We are going to make an adjustment to the next line of code. Remember, the delay function creates a pause, measured in milliseconds. In our original sketch we paused for 1000 milliseconds, or 1 second. We want a shorter pause now, 500 milliseconds, or half a second. Let’s change the comments to reflect what our code is doing.

Our next line will set the pin LOW, or turn off the LED. We can leave this line as it is, there is not need to change it from the Blink sketch.

However, we will make a change in the number of milliseconds in delay. In our Blink sketch, the delay was 1000 milliseconds or 1 second. Now we will pause 300 milliseconds, about a third of a second. We’ll adjust the comments as well.


Here is the complete cycle.

We want to repeat turning on and off the LED 3 times. Let’s first add a comment indicating what this part of the code does, then copy two more cycles of turning on and off. Here is the code again.

Now let’s look at the code for the longer flashes.

Adding the 3 long flashes on and off

The 3 long flashes section is very similar to the short flashes section. After the pin is set HIGH, the delay function pauses for 1500 milliseconds, or one and a half seconds, keeping the LED turned on. Let’s look at all of the long-flash code first. A comment states what the code immediately following does.

Again we have a repeating cycle of setting pin HIGH, delay, setting pin LOW, delay, 3 times. Firt we set the pin to HIGH.

Then we pause with the delay function, this time for 1500 milliseconds, or a second and a half. The comments have been adjusted to reflect the adjusted amount of time.


Just as in the code for the short flashes, we must set the pin LOW, then pause with delay. We will then use the same number of milliseconds as delay between the short flashes, 300 milliseconds.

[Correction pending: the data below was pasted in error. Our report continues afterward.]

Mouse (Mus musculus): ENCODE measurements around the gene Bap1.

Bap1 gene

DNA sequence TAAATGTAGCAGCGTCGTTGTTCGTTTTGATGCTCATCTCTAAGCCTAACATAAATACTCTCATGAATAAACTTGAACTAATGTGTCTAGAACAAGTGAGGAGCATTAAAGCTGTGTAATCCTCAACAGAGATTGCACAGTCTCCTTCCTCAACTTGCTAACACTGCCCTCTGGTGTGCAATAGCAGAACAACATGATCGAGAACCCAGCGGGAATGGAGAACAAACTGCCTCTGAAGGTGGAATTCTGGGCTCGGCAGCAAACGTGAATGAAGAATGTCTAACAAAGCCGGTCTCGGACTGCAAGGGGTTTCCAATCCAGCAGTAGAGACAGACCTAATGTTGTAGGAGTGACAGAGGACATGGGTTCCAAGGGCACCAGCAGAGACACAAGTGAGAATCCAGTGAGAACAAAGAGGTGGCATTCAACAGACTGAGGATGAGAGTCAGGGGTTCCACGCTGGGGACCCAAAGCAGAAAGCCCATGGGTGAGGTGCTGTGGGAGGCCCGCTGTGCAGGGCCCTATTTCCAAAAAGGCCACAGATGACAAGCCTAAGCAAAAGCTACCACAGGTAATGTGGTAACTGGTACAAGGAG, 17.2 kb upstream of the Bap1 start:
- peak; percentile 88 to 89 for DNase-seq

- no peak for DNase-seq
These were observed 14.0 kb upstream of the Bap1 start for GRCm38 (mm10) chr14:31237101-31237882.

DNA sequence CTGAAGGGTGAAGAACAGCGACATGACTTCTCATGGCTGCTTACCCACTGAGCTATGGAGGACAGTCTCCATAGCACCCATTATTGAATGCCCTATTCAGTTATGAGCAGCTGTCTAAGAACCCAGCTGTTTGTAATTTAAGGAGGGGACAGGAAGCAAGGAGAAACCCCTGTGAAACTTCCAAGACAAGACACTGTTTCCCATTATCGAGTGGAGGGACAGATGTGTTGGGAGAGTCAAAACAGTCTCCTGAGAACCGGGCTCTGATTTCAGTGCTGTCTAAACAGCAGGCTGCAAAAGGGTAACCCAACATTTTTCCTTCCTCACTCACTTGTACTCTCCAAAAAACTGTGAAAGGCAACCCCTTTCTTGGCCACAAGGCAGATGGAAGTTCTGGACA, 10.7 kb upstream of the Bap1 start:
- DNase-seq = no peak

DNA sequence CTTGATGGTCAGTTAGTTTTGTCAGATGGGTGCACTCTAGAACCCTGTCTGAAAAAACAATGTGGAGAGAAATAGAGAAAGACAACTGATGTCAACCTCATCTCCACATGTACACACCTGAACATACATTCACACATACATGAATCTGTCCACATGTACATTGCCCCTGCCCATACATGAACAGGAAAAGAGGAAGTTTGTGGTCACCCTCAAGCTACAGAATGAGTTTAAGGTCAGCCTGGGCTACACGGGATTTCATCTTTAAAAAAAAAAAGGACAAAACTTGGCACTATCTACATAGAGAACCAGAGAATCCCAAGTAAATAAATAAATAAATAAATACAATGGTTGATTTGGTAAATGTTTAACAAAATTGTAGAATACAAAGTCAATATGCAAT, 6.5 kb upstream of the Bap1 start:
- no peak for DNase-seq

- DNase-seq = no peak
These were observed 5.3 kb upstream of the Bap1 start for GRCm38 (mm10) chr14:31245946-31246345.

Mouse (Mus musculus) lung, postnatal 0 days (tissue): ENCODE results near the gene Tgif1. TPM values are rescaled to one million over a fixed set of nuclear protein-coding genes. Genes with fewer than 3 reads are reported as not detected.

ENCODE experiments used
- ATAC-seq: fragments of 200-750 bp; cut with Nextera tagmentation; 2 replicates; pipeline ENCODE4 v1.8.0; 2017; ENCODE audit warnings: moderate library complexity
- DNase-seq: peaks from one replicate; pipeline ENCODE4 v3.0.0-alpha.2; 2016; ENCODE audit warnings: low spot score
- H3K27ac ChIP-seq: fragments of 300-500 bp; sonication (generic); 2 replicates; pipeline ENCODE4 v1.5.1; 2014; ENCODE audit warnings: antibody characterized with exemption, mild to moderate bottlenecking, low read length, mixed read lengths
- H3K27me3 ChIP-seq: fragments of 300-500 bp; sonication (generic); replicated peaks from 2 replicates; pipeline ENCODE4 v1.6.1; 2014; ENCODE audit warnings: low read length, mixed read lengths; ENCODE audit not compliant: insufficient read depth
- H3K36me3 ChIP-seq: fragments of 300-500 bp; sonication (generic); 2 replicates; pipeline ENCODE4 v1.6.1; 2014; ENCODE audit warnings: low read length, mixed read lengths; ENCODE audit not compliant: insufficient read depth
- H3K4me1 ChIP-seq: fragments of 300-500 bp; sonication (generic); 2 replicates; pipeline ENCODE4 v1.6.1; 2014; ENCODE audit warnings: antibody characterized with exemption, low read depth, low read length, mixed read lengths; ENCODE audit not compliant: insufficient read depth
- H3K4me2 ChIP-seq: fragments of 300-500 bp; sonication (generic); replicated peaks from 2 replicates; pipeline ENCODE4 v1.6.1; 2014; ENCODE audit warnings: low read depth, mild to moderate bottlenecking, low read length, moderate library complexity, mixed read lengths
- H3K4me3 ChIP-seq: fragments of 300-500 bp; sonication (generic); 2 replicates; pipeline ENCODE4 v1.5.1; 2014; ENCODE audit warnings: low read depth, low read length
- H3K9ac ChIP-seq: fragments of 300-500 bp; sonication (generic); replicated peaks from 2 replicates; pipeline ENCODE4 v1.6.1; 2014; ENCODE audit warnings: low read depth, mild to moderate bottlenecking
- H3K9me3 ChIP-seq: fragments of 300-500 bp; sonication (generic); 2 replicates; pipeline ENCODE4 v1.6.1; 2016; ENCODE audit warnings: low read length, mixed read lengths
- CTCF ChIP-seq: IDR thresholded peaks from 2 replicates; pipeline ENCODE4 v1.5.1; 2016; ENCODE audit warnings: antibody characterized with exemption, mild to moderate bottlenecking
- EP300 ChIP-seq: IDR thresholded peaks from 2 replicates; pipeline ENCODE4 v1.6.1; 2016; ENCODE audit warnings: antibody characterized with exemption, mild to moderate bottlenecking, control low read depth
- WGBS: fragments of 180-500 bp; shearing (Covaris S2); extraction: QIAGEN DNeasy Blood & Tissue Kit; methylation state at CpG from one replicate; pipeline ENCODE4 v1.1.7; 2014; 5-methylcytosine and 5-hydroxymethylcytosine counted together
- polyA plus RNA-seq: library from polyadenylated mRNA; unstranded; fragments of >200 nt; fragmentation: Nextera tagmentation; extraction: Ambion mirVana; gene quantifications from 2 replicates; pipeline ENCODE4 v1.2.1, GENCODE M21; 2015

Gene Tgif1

Again, we are creating a cycle that is going to repeat. After the last short flash cycles we are going to make the delay last longer to make each SOS signal discrete. Let’s look at that, then look at all the code in loop together.

This final line of code in loop pauses the Arduino for 3000 milliseconds, or 3 seconds. This follows a line that has set pin 13 LOW. We want a longer pause between each SOS signal to make sure viewers can distinguish between cycles.

All of the SOS loop code

Now let’s look at all of the code in loop. It is long, so we are breaking it up into sections.

After you have written you code for the SOS signal light and saved it, click the verify button to check for errors.
If it is ok, make sure your computer is attached to your Arduino, and that you have the correct board and port selected. Then click the upload button to upload your code to the Arduino.


What does the LED look like now on the board?

SOS signal light flashes on and off!

Your LED should now be flashing an SOS signal: 3 short bursts, followed by 3 long flashes, 3 short burst again, a 3 second pause, then the whole pattern starting over and over again.

We’ve set up the Arduino IDE, learned how to verify and upload code, how to attach a breadboard to an Arduino, and a bit about writing a sketch in the Arduino programming language.

In the next chapter, we’ll learn more about writing code in the Arduino programming language and how to attach different types of components to a circuit.

Electricity and meteringBuilding the circuit